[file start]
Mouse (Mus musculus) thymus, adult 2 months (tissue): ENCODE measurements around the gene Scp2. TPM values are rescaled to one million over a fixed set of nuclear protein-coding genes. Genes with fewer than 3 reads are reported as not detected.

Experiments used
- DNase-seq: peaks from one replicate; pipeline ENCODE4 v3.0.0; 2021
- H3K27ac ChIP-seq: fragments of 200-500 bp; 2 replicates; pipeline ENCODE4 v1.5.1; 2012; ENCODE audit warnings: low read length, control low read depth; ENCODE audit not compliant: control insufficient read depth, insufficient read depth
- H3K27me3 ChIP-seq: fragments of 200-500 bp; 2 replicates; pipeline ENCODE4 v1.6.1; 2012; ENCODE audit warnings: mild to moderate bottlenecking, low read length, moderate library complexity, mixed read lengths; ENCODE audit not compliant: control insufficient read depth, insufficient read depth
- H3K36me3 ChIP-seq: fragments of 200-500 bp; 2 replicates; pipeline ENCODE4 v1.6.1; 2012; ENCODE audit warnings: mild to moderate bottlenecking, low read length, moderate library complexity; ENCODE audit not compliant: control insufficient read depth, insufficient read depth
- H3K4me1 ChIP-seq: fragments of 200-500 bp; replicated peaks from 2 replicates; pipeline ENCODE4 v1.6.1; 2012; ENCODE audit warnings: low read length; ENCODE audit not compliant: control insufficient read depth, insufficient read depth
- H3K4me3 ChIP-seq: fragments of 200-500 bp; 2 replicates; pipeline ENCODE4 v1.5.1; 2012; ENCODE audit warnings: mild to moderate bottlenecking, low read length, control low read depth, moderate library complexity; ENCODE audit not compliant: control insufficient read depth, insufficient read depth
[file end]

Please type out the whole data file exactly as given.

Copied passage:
Mouse (Mus musculus) thymus, adult 2 months (tissue): ENCODE measurements around the gene Scp2. TPM values are rescaled to one million over a fixed set of nuclear protein-coding genes. Genes with fewer than 3 reads are reported as not detected.

Experiments used
- DNase-seq: peaks from one replicate; pipeline ENCODE4 v3.0.0; 2021
- H3K27ac ChIP-seq: fragments of 200-500 bp; 2 replicates; pipeline ENCODE4 v1.5.1; 2012; ENCODE audit warnings: low read length, control low read depth; ENCODE audit not compliant: control insufficient read depth, insufficient read depth
- H3K27me3 ChIP-seq: fragments of 200-500 bp; 2 replicates; pipeline ENCODE4 v1.6.1; 2012; ENCODE audit warnings: mild to moderate bottlenecking, low read length, moderate library complexity, mixed read lengths; ENCODE audit not compliant: control insufficient read depth, insufficient read depth
- H3K36me3 ChIP-seq: fragments of 200-500 bp; 2 replicates; pipeline ENCODE4 v1.6.1; 2012; ENCODE audit warnings: mild to moderate bottlenecking, low read length, moderate library complexity; ENCODE audit not compliant: control insufficient read depth, insufficient read depth
- H3K4me1 ChIP-seq: fragments of 200-500 bp; replicated peaks from 2 replicates; pipeline ENCODE4 v1.6.1; 2012; ENCODE audit warnings: low read length; ENCODE audit not compliant: control insufficient read depth, insufficient read depth
- H3K4me3 ChIP-seq: fragments of 200-500 bp; 2 replicates; pipeline ENCODE4 v1.5.1; 2012; ENCODE audit warnings: mild to moderate bottlenecking, low read length, control low read depth, moderate library complexity; ENCODE audit not compliant: control insufficient read depth, insufficient read depth